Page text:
92nd American Meteorological Society Annual Meeting (January 22-26, 2012)

Tuesday, 24 January 2012: 2:45 PM
Improving Short Term Streamflow Forecasts by Combining a Statistical and Distributed Hydrological Model
Room 350/351 (New Orleans Convention Center )
Kenneth T. Waight, AWS Truepower, LLC, Troy, NY; and G. E. Van Knowe

Real-time operational hydrological forecasts are needed for hydroelectric power generation, water resource planning and warnings of possible water-related disasters. There are several modeling approaches to real-time hydrological forecasts, each having strengths and weaknesses. MESO has developed a multi-model streamflow forecasting system for flood and hydroelectric forecasting in the southwestern Washington Lewis River Basin. The modeling system consists of a distributed hydrological model and a statistical model used in combination to produce hourly streamflow forecasts (Figure 1) for several locations in the basin.

Fig. 1. A schematic of the hourly hydrological forecasting system.

The distributed model is the Distributed Hydrology Soil Vegetation Model (DHSVM). It is a physically-based, spatially distributed hydrology model that was developed at the University of Washington. It has been widely applied and supported both (1) operationally for streamflow prediction for hydropower and (2) in a research capacity to examine the effects of changes in vegetation, forest management, etc. on streamflow. DHSVM explicitly represents the effects of diverse topography and heterogeneous subsurface conditions on the downslope redistribution of subsurface moisture that provides a dynamic representation of the spatial distribution of soil moisture, snow cover, evapotranspiration, and runoff. Multi-sensor precipitation estimates (integrating radar-derived precipitation and rain gauge data) are used to provide input into the distributed model before the beginning of the forecast period. Also, a mesoscale atmospheric model, the Mesoscale Atmospheric Simulation System (MASS), provides bias-corrected precipitation forecasts which drive the distributed model during the forecast period.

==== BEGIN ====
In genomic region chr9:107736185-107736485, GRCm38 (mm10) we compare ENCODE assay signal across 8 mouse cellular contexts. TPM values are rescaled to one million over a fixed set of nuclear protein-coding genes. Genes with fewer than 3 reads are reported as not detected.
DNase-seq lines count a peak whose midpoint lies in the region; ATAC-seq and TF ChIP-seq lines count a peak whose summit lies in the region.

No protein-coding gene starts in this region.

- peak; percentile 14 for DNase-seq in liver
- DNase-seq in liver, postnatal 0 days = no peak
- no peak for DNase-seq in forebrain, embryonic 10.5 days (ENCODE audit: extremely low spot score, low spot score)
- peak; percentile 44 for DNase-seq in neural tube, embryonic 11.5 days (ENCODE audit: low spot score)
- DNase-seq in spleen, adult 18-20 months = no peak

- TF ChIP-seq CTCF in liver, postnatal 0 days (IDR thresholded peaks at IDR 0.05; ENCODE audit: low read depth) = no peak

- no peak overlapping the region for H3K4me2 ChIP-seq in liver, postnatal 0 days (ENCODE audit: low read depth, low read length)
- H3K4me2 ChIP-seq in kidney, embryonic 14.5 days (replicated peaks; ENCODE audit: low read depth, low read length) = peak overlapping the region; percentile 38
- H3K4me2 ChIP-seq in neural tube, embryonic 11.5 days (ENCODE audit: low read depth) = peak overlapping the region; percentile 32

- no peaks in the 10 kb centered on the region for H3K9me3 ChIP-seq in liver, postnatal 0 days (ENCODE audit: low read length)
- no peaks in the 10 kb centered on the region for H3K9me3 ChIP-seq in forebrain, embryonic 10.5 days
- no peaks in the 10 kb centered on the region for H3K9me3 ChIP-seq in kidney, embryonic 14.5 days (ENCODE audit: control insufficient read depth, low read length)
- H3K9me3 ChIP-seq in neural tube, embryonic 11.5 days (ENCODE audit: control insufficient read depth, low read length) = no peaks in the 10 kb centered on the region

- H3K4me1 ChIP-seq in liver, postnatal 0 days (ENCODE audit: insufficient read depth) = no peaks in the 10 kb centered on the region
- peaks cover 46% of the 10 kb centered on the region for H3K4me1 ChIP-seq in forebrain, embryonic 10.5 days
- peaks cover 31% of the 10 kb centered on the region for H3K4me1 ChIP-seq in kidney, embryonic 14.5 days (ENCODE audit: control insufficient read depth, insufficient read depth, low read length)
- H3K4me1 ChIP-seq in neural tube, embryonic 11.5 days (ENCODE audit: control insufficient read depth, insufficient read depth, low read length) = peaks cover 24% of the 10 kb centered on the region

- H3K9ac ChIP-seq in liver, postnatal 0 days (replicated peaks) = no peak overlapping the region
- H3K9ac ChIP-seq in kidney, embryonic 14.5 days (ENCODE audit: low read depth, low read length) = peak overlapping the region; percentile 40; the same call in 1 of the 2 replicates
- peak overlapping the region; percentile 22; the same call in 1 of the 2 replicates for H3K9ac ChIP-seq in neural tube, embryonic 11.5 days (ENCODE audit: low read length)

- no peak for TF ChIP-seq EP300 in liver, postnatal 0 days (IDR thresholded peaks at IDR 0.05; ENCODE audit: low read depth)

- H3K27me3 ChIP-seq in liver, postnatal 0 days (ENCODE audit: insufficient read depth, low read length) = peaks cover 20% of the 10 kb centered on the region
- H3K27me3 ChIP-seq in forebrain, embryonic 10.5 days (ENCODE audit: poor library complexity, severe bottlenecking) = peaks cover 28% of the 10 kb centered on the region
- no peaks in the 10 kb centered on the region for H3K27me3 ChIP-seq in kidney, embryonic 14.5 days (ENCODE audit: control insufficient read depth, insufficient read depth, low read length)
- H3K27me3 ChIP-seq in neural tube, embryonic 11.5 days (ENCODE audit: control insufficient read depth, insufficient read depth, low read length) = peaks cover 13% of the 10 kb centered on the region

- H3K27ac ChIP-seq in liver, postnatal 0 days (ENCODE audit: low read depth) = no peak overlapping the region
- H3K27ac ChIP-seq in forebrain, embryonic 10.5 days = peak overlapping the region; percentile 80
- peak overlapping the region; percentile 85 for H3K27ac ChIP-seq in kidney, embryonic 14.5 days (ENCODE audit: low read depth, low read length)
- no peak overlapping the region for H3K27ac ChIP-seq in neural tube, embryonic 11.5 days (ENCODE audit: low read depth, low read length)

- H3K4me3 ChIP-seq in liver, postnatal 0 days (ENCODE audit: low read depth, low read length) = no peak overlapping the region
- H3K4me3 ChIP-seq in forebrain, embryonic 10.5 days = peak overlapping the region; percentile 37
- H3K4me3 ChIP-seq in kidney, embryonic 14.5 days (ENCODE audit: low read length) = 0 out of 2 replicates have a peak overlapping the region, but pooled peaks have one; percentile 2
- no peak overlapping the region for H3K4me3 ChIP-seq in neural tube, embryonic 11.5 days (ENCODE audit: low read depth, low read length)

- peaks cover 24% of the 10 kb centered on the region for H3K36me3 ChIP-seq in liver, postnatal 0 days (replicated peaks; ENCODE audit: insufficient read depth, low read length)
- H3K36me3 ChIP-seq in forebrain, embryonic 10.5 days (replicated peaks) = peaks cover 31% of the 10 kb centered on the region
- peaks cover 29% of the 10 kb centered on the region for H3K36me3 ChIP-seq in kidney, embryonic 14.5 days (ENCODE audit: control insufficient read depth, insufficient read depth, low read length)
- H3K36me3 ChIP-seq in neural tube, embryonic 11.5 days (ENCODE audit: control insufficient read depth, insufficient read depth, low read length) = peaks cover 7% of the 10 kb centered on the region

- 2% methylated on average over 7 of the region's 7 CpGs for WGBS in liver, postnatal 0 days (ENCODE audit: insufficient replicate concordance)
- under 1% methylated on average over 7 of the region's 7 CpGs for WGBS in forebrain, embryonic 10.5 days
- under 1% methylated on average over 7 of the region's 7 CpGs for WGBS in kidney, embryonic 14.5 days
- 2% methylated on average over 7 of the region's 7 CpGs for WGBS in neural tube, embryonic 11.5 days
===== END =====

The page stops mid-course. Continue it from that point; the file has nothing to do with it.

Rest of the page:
The statistical method used in the 0 - 7 day component of MESO's forecasting system is the K-Nearest Neighbor (K-NN) approach based upon nonparametric resampling. K-NN resampling is a statistical approach to downscaling that constructs an analog of the current pattern to be used in the forecasts from a linear combination of past patterns. This methodology has shown good forecasting skill, especially for the longer term forecasts. In the K-NN method, observed precipitation and streamflow data are used to provide initial conditions. Precipitation from two sources is used to determine the precipitation for the future conditions. One source of precipitation data is from the MASS; the other source is from NOAA's "reforecasted" dataset. The model used to create NOAA's "reforecasted" dataset utilizes data, quality control methods and modeling techniques on historical data sets that are not available in real time.

In order to assess the value of the combined distributed and statistical model as compared to a stand-alone distributed or statistical model, the results of hourly forecasts made using the three approaches (distributed, statistical and combined) for the 2011 water year will be presented.

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